Given such market dominance, Bud Light doesn’t seem to really need to be highlighted as a “Beer of the Month.” It’s a default, go-to beer for a lot of people — you would expect nearly every bar in the country to offer this product. It’s like naming Christmas the Holiday of the Month for December, salt as the Seasoning of the Month or if Little Cesar’s named its ever-available pepperoni pizza as the Pizza of the Month.
One possible factor is that Budweiser’s owner Anheuser–Busch InBev advertises the brand quite heavily. Maybe there was an advertising consideration when Buffalo Wild Wings made such a banal selection for its beer of the month?
If you do choose to sample the exotic and unknown Bud Light, Buffalo Wild Wings offers these tasting notes for the American-style light lager — “Subtle fruity and citrus taste notes with a fast, clean finish.”
The price of this special brew was $4.25 in 2014, which wasn’t too bad, although one may find better deals on far more superior beers elsewhere in Chico.
Postscript – After writing all this, I checked the restaurant’s beer menu and found the _two_ beers of the month:
It’s disappointing to see Bud Light nab this spotlight again. Buffalo Wild Wings also has an odd definition of “Import,” as Goose Island is a Chicago brewery. It’s worth noting who Goose Island’s owners are — Anheuser-Busch InBev. AB InBev _is_ based in Belgium, so maybe that was a criteria in defining “Import.”
On a slightly positive note, Sam Adams remains its own independent company. At least there’s that, although Sam Adams seems to have similar issues to Bud Light.
Looking for something with a little pop or an idea to bounce off your friends this weekend? People can find endless hours of fun with unlimited gameplay on more than 100 pinball machines at Pin-a-Go-Go at the Dixon May Fair this Friday, Saturday and Sunday.
My friends and I made the 2-hour drive to the festival last year and we were amazed at the machines on display in three large spaces on the fairgrounds. Newer novelty machines were on display and playable (like one based on the most recent “Star Trek” movies). The machines went back decades, including some of the first tables that were based on releasing a ball and watching it bounce of pins, giving the game its name.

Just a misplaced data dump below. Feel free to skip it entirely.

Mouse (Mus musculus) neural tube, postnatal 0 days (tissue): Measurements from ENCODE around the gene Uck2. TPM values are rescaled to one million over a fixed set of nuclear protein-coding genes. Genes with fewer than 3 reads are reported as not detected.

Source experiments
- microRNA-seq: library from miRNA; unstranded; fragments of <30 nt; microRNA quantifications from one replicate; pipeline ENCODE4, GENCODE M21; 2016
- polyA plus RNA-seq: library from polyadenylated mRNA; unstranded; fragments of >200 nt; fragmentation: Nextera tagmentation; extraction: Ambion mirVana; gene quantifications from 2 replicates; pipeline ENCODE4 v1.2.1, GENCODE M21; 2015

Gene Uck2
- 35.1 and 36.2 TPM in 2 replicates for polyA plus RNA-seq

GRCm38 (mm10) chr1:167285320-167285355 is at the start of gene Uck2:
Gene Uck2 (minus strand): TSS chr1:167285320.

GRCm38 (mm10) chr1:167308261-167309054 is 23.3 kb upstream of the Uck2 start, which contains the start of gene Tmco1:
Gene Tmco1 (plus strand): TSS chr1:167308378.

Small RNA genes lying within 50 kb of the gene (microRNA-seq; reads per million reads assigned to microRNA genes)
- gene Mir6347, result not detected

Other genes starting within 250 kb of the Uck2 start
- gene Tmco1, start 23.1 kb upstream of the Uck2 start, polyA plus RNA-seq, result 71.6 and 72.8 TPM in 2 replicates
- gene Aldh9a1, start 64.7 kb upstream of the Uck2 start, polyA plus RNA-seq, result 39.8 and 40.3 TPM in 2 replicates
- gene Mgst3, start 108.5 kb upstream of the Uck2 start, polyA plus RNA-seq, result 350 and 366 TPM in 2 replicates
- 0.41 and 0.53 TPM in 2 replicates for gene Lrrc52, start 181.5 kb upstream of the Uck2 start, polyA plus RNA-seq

Getting to Dixon was straightforward — it’s off of Interstate 80 between Davis and Vacaville. The fairgrounds are just south of the downtown, so be ready for a little bit of off-highway driving. Parking was free and the lot was fairly expansive.
Entry into the event _wasn’t_ free, but the $25/30 admission was worthwhile to both the attendee and the town, as the proceeds benefit local community groups. Be forewarned — much of the event is cash only, although an ATM card can be used for some transactions.
After you get in, all the machines that are playable are set to free play. If the machine is open, you can just walk up and give it a whirl. You can usually play a couple of short games before common courtesy prompts you to give the machine up to anyone waiting in line.
Some of the machines were provided by museums, like the Pacific Pinball Museum in Alameda. Many of the tables were provided by private collectors who thankfully share their treasures with others for a few days.
Spending a few hours among the tables gives you a more expansive view of this gaming world beyond the couple of neglected pinball machines that you might find at a pizza parlor or bowling alley. There are vendors offering parts to help keep the machines running and modernize the devices somewhat (like switching out old bulbs with LED lights). One vendor had a playfield for the old Monopoly game which underwent the LED conversion. I played that machine for years at Madison Bear Garden. I still love how it looked, especially with the upgrades.
Each of the tables includes a small white card detailing who the owner is and if the machine is for sale. Some machines trade hands over the course of the weekend (and some of those purchased devices are sometimes taken out of play once a deal is completed). There is also a fundraising raffle of a couple classic tables, which we did NOT win last year.
The number of machines available for play are overwhelming. The main room has several rows containing dozens of tables and there are two more halls beyond that. One hall appeared to be dedicated to more vintage machines, like “Classy Bowler” or a rocket-themed game called Star-Jet which featured one of the earliest examples of multi-ball.
The third hall is in a separate building a short distance away and appeared to feature mostly newer machines, although there were some gems from the 1970s and ’80s, including a giant-sized “Superman” table that Atari later adapted into a failed video pinball game (which I played in Alameda).
It seemed impossible to play every single one of the machines in a day. There’s little seating so you begin to enter something of a fugue state after a few hours of standing and ceaselessly bouncing silver spheres through ramp- and trap-filled cabinets.
There is some respite — there are a handful of tables and a snack stand selling hamburgers, hot dogs and the like. On Sunday, there is the free All British Motor Vehicle Show & Swap Meet on the fairgrounds so you can enjoy a different sort of chrome than pinball. There are also clinics for people to learn the best pinball tricks (I never learned to really bump the table) and mini tournaments geared to people with different playing experiences. Basically, you’re not going to get bored here.